At a Capitol news conference Tuesday after delivering his final budget speech, Rendell defended various choices he made in his proposed 2010-2011 spending plan.
Why, for instance, did he want to pour hundreds of millions more into education spending with a deficit still in the offing?
Rendell said during his tenure as district attorney in Philadelphia he saw the link between a poor education, being jobless or underemployed and the propensity to comment violent crime. He said - "other than crimes of passion" - violent crimes were committed by people who did not have "good jobs."
That sweeping conclusion did not sit well with child advocates who were quick to point out that while the question of whether all domestic violence is necessarily a "crime of passion" may be debatable, child abuse is certainly not.
Child Advocate Cathleen Palm responded in today's edition of the Advocates' Agenda, a regular e-newsletter for those involved in child and family welfare issues.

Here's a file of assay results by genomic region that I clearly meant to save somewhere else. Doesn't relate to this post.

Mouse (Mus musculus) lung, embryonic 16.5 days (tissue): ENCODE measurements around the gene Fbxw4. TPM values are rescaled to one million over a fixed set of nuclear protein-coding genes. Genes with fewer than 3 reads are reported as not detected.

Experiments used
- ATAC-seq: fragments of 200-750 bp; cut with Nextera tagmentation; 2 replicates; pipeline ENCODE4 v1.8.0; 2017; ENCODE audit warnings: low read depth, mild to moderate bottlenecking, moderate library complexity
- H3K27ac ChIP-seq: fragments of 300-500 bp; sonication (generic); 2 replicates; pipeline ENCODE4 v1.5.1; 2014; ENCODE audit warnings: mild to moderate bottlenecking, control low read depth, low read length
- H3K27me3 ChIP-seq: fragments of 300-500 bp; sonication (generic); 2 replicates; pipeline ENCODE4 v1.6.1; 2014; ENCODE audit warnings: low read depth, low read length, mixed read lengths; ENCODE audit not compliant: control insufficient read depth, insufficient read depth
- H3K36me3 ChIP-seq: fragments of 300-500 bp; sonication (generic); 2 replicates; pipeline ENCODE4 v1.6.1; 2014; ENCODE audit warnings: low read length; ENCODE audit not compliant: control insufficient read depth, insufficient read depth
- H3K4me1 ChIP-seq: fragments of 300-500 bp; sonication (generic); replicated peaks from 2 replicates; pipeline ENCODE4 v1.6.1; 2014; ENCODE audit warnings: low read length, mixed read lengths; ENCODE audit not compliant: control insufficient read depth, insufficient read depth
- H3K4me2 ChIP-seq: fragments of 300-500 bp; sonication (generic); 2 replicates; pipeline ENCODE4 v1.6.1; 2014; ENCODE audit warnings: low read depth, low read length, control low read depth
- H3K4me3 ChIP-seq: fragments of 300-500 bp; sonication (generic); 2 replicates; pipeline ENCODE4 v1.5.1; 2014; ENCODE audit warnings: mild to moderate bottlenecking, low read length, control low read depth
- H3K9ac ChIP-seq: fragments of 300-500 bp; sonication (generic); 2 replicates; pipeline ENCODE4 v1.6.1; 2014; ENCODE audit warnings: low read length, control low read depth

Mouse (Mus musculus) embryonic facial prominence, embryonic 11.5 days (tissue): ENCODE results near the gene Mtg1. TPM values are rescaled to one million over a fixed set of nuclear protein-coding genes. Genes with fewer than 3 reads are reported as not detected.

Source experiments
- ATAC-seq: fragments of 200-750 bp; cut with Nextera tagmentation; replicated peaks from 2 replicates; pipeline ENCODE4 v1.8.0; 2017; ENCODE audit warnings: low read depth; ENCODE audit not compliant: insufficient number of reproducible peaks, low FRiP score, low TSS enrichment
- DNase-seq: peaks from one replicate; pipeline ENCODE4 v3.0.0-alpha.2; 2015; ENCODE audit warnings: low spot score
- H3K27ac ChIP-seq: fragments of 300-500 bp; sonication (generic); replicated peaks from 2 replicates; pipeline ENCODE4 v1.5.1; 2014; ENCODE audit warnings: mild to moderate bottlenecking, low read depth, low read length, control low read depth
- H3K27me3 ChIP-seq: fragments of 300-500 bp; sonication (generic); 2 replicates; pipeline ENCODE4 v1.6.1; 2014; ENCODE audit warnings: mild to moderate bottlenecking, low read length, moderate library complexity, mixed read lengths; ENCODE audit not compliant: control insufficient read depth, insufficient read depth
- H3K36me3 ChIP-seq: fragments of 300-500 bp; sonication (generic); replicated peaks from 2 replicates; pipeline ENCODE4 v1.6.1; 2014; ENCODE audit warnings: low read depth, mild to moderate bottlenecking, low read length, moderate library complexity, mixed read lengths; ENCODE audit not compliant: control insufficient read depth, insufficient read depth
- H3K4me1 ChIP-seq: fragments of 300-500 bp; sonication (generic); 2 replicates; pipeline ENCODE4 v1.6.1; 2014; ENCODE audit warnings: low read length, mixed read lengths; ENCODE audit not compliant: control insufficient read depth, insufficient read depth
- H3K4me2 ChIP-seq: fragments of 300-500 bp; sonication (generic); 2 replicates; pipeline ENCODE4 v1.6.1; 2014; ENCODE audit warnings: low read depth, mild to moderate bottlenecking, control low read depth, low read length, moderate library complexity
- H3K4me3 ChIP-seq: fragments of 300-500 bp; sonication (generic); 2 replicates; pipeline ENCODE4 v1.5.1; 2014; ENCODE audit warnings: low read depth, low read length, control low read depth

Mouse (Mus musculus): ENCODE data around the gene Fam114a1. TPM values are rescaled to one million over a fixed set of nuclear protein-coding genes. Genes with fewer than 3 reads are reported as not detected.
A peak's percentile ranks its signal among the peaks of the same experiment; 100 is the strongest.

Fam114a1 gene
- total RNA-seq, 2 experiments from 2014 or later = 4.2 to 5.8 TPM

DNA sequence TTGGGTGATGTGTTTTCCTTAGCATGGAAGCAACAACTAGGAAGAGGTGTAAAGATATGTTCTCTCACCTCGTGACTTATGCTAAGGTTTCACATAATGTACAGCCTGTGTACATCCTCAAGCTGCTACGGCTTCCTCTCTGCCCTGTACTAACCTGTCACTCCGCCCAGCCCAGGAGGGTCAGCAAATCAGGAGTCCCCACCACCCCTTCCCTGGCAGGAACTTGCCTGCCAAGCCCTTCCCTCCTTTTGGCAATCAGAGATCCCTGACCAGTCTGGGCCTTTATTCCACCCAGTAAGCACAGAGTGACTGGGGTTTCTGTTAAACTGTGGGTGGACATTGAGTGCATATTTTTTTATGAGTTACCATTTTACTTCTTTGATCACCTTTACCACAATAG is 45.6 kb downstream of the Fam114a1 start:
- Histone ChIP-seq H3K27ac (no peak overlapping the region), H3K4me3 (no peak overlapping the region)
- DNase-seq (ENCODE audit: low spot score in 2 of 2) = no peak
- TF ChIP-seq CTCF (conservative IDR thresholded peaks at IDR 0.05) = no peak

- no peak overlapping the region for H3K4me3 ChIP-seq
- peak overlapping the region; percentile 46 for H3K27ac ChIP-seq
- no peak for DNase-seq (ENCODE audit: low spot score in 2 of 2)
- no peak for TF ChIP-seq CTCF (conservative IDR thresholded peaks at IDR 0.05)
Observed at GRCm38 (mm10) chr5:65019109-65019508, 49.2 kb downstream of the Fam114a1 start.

The only unfortunate part of the Governor’s reaction to the question was his implication that acts of violence are committed only by those without an education or a job. Clearly he isn’t ill advised to suggest that education, a job and other factors influence whether a person would commit a crime, especially a violent crime. However, in his attempt to make his point he minimized reality for scores of Pennsylvania women and children impacted every year by violence – violence that is not a “crime of passion.” Instead it is exploitation, rape, sexual abuse inflicted by perpetrators, offenders with good jobs, living in nice neighborhoods and whose professional work and standing in the community may well be what allows the violence and abuse to be perpetuated.
In an interview today, Palm said the governor ought to have considered the range of individuals who commit child abuse before speaking off the cuff about education alone being the answer to violent crime.
She said Rendell need only consider the case right next store of Delaware pediatrician Earl Bradley who once practiced in Philadelphia. Prosecutors say he sexually abused "well over" 100 children, starting in 1998, before being arrested in December.
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